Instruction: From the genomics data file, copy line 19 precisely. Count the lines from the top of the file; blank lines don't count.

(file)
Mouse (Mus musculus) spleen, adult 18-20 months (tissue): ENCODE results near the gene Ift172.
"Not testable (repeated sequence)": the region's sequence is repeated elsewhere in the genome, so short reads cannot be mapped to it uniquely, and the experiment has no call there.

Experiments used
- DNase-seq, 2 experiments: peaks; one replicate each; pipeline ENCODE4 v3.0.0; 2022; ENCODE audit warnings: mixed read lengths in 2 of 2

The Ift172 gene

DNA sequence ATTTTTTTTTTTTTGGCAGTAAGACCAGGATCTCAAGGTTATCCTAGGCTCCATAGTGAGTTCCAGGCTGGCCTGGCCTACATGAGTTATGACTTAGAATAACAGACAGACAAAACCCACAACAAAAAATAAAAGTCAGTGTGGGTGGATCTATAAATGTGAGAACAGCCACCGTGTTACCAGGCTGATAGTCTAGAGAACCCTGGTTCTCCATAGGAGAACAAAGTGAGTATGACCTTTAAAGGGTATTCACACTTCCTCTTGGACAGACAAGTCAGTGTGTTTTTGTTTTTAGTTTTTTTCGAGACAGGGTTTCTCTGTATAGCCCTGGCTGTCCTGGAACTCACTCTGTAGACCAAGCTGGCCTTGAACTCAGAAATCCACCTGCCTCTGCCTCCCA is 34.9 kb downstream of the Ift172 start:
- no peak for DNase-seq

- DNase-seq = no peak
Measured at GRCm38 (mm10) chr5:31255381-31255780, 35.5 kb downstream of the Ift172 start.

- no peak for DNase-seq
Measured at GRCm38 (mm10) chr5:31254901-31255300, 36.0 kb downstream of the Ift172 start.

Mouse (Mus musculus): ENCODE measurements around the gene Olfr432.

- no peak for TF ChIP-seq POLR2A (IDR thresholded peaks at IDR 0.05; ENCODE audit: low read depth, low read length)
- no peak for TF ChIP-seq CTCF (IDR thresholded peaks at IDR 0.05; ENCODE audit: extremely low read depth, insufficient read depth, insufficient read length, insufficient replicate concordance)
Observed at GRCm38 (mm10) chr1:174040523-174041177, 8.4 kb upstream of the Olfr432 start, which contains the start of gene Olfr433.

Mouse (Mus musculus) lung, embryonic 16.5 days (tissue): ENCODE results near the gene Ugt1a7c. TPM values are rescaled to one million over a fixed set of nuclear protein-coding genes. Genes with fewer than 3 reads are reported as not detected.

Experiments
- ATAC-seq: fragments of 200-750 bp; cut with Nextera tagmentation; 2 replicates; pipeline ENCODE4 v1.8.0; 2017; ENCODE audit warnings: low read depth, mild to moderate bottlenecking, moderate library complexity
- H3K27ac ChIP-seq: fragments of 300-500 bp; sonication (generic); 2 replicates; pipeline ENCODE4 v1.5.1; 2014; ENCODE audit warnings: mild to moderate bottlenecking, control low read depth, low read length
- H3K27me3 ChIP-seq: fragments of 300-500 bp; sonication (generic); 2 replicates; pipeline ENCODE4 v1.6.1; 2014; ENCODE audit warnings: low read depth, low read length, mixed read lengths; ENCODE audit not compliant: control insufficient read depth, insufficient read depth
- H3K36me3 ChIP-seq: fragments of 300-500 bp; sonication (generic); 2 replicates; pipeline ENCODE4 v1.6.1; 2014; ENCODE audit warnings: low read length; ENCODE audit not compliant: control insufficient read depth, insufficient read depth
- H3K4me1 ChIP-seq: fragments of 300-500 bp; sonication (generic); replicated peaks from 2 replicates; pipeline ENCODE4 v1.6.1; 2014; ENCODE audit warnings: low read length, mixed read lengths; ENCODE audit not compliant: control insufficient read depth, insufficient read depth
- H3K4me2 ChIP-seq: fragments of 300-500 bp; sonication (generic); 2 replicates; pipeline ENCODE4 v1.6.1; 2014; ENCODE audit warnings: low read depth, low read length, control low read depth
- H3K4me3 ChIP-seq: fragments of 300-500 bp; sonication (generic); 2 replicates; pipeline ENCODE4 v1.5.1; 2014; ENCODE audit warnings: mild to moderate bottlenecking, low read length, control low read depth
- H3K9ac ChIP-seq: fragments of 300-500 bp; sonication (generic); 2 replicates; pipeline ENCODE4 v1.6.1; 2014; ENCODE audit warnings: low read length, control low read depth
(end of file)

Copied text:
- H3K27ac ChIP-seq: fragments of 300-500 bp; sonication (generic); 2 replicates; pipeline ENCODE4 v1.5.1; 2014; ENCODE audit warnings: mild to moderate bottlenecking, control low read depth, low read length